"The poet, in the novelty of his images, is always the origin of language. To specify exactly what a phenomenology of the image can be, to specify that the image comes before thought, we should have to say that poetry, rather than being a phenomenology of the mind, is a phenomenology of the soul. We should then have to collect documentation on the subject of the dreaming consciousness...
before the interior poetic light was turned upon it, it was a mere object for the mind. But the soul comes and inaugurates the form, dwells in it, takes pleasure in it...can therefore be taken as a clear maxim of a phenomenology of the soul."
"...the poetic image is essentially variational, and not, as in the case of the concept, constitutive.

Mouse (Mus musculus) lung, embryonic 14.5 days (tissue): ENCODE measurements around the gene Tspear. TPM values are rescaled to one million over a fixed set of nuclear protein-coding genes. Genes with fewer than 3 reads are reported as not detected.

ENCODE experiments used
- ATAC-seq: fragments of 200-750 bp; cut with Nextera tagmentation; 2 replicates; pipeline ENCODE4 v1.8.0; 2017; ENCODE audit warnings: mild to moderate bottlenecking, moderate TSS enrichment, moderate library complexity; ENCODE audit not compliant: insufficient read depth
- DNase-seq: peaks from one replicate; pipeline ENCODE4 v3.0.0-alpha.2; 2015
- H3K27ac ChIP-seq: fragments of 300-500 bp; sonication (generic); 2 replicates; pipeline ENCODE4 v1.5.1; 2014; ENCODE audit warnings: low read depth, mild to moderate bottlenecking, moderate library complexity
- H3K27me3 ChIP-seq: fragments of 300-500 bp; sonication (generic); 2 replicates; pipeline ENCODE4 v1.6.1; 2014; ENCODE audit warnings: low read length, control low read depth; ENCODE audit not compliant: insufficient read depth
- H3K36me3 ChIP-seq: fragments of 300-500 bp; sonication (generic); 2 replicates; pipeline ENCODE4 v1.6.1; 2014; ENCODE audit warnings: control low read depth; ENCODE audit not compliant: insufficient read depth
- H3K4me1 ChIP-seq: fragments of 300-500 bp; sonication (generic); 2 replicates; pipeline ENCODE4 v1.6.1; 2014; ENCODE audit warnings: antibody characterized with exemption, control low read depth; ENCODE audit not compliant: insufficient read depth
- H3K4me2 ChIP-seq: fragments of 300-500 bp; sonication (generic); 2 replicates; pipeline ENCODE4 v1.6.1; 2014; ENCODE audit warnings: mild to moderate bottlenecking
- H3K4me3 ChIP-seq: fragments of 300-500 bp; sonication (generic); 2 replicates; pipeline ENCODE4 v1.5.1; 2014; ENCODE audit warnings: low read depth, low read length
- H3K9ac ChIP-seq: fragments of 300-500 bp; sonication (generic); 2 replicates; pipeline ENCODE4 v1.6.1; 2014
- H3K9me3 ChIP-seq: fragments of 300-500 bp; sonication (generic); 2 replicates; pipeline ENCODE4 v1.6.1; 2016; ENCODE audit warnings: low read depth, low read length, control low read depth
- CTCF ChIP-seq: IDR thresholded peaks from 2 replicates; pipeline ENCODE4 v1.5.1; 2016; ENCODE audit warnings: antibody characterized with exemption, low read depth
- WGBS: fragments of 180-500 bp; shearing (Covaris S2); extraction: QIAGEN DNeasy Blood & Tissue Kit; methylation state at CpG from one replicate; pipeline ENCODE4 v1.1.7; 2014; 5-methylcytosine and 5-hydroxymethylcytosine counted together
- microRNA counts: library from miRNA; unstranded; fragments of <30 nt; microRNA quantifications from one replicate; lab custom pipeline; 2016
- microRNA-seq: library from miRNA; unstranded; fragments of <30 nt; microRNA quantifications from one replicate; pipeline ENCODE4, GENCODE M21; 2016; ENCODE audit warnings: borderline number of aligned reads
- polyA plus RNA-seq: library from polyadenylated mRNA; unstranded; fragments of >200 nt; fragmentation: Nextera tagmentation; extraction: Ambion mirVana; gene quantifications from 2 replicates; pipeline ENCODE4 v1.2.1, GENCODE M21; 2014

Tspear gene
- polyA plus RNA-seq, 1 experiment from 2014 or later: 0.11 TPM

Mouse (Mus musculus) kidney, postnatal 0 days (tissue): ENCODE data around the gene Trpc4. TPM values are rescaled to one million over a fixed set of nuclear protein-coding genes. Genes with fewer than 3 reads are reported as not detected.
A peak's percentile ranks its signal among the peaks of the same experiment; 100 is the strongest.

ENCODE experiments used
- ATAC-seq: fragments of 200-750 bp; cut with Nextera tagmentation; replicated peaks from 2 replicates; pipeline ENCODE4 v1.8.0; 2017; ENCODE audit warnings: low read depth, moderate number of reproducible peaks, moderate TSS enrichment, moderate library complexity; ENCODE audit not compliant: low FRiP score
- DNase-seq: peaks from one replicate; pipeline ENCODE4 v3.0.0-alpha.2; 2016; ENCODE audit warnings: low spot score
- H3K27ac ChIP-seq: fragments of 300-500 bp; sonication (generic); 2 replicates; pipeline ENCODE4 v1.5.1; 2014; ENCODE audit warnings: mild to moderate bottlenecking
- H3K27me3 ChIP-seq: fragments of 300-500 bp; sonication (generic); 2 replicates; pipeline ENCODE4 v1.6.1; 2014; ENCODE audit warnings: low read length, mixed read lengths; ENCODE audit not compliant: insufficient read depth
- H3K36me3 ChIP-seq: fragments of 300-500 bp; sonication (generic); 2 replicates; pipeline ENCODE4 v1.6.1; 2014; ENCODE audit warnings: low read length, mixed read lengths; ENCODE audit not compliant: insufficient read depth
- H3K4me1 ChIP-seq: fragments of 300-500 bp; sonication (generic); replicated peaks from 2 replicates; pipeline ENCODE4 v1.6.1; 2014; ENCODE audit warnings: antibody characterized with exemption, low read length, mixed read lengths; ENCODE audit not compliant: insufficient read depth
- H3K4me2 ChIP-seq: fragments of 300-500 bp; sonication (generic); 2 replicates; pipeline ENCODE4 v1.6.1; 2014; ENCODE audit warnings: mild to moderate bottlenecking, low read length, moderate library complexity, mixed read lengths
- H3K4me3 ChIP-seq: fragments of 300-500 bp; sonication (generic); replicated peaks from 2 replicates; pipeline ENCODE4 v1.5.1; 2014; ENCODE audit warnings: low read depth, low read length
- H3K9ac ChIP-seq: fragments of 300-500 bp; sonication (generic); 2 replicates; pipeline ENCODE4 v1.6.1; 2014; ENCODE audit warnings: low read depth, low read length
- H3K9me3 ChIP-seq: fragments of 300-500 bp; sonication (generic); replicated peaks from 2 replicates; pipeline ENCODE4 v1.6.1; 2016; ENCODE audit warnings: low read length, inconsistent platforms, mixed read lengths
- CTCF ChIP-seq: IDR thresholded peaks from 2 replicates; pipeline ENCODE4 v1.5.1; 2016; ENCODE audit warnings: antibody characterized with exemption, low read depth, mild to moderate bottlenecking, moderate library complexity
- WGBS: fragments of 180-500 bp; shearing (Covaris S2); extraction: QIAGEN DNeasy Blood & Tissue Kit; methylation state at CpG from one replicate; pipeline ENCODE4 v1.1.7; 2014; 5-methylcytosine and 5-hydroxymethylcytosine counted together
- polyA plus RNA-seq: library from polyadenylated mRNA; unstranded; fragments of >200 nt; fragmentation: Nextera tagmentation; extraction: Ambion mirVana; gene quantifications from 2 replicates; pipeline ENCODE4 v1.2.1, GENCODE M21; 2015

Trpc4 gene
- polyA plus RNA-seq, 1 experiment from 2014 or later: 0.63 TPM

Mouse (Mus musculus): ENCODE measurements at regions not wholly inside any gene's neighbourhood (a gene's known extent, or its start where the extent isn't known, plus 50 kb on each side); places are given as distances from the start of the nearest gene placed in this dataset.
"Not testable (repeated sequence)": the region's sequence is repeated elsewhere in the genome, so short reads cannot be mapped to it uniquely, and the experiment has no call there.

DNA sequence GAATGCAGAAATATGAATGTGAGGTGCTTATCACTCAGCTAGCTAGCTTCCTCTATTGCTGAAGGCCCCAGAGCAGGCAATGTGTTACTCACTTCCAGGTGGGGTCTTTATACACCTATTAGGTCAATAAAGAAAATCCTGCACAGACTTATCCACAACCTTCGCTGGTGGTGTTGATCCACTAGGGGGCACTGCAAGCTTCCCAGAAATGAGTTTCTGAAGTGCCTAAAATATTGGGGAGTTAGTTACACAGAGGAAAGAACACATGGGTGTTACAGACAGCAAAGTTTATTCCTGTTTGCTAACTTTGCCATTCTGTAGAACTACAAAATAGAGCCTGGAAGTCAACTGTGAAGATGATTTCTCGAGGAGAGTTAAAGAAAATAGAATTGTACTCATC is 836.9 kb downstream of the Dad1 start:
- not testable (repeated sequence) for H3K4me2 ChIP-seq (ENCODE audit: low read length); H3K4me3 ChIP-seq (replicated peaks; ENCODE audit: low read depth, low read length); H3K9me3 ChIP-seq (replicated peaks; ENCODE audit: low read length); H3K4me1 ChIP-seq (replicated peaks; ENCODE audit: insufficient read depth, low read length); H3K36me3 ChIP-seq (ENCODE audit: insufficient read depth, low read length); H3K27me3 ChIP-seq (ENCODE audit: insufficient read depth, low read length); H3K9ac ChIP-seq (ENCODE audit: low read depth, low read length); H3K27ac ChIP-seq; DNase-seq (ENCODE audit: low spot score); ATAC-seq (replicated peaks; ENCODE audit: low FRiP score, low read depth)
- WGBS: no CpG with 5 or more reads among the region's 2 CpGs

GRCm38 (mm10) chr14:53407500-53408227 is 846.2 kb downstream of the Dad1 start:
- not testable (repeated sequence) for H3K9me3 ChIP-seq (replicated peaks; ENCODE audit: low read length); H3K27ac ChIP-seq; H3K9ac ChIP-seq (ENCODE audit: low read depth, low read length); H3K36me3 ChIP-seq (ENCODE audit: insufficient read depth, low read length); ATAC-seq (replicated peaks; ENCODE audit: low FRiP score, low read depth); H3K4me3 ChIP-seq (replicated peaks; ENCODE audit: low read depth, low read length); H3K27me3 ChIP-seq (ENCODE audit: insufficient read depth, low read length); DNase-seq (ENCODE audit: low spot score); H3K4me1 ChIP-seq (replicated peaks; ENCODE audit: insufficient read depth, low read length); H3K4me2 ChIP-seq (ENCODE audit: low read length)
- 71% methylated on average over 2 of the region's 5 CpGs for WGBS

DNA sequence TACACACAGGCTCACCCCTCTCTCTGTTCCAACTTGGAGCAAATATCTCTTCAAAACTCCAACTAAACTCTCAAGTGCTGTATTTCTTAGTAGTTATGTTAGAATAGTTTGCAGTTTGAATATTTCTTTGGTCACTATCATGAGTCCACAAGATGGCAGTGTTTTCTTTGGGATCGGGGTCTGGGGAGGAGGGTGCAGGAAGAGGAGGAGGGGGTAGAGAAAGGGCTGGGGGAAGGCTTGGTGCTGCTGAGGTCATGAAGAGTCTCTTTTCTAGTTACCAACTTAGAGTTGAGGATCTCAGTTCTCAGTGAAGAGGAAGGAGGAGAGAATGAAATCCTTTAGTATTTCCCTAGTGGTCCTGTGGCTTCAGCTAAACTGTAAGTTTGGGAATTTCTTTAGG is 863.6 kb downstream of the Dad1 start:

Good argument for poetry therapy:
"A consciousness associated with the soul is more relaxed, less intentionalized than a consciousness associated with the phenomena of the mind. Forces are manifested in poems that do not pass through the circuits of knowledge."
This is why the self-help book type of reading is not to be confused with bibliotherapy. And though the argument here is strongly poetry based, I propose it is comparable to reading fiction when the criteria of a relaxed mind, an open and aware consciousness, rather than the critical mind, is active. This can also be understood by reading Jungian works on "active imagination" (See Marie-Louise Von Franz.)